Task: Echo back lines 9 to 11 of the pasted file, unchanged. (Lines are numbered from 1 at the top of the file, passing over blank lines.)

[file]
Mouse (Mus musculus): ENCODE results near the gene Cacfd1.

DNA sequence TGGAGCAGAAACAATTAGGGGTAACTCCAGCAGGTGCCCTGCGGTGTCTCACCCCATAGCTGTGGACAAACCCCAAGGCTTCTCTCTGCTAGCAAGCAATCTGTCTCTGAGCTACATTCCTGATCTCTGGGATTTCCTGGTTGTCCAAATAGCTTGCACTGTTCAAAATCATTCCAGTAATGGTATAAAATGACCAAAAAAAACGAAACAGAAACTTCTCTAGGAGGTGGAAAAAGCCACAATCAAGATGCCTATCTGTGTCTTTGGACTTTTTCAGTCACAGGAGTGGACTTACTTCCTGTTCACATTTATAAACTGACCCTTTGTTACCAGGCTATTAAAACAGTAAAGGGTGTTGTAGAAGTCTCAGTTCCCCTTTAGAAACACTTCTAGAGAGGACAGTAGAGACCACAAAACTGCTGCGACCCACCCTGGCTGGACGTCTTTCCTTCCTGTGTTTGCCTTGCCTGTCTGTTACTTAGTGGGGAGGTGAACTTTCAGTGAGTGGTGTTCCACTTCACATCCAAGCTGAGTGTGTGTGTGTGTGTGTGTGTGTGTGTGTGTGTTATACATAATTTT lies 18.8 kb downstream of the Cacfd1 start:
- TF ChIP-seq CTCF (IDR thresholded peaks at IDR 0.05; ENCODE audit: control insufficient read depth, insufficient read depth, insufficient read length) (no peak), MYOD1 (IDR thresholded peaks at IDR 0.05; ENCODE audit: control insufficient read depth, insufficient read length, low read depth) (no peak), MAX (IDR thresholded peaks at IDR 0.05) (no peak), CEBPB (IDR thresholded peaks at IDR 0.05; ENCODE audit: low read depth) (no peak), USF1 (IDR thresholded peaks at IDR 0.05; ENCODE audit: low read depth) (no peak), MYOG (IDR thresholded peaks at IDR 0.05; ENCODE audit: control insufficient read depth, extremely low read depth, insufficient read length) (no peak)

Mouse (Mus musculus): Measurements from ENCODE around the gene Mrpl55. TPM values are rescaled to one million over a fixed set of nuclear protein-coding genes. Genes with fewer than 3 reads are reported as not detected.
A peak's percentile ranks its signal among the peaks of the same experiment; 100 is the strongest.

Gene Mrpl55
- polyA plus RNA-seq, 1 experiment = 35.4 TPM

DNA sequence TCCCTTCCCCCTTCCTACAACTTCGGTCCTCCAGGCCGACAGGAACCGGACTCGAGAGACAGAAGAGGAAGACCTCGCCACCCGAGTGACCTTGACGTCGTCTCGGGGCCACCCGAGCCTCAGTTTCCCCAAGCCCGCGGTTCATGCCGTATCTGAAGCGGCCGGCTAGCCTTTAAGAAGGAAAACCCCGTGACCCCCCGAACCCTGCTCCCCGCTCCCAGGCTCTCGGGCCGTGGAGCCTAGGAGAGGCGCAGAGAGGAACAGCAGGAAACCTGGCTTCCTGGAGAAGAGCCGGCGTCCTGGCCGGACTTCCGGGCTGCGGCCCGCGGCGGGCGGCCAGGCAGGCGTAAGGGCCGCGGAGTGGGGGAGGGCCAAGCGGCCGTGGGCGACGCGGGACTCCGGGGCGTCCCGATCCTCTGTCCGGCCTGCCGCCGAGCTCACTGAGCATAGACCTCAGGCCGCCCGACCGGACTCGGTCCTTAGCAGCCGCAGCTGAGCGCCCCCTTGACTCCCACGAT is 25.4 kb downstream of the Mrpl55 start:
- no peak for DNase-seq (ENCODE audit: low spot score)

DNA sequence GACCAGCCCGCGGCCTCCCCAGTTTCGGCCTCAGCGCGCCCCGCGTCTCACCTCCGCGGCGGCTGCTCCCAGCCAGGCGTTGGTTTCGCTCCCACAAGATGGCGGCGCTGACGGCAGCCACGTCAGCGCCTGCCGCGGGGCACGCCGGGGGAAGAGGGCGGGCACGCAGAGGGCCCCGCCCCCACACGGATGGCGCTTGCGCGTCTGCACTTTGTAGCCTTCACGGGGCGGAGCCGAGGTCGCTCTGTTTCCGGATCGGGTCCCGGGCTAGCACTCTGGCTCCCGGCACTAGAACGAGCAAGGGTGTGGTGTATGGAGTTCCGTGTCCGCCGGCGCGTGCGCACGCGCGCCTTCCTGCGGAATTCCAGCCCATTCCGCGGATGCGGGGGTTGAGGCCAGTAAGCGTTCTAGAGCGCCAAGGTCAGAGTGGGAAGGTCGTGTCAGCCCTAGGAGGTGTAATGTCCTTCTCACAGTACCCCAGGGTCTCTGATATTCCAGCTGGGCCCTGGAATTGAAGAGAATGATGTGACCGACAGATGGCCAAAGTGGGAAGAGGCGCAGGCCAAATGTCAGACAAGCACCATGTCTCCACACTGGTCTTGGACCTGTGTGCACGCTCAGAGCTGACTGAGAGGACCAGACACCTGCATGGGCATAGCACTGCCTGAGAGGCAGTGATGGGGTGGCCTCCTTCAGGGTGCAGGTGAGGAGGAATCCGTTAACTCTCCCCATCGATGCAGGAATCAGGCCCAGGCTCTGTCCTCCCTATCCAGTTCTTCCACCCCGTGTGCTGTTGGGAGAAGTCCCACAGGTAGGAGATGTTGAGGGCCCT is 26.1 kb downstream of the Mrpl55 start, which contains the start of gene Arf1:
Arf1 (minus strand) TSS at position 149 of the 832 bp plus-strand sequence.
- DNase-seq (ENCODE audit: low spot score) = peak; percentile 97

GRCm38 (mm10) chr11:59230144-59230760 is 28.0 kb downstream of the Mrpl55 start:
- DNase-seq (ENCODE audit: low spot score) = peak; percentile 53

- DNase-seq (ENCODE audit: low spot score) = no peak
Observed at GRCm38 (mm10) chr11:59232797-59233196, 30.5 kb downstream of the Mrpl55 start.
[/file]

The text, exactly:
- no peak for DNase-seq (ENCODE audit: low spot score)

DNA sequence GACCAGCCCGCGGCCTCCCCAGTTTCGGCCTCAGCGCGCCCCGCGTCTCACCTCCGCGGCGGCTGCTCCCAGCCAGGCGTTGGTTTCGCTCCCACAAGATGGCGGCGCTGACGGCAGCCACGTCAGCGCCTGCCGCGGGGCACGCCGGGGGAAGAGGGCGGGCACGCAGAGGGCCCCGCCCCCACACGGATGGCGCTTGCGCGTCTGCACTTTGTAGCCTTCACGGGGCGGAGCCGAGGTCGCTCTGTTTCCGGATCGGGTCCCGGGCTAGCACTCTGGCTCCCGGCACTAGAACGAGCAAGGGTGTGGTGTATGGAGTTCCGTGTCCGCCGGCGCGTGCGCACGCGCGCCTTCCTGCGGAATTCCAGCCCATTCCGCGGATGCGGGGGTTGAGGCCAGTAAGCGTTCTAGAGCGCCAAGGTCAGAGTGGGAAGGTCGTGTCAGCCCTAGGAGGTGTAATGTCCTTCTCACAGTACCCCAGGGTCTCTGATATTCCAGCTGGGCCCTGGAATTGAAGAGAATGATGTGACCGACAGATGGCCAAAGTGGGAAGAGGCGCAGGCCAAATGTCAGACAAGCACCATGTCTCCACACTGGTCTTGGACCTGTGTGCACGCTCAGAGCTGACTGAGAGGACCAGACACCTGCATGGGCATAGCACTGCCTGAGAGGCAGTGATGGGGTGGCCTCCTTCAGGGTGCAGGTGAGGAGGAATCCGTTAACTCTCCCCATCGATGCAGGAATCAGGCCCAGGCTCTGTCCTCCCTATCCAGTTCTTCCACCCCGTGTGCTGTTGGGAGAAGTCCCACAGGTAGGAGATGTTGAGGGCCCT is 26.1 kb downstream of the Mrpl55 start, which contains the start of gene Arf1:
Arf1 (minus strand) TSS at position 149 of the 832 bp plus-strand sequence.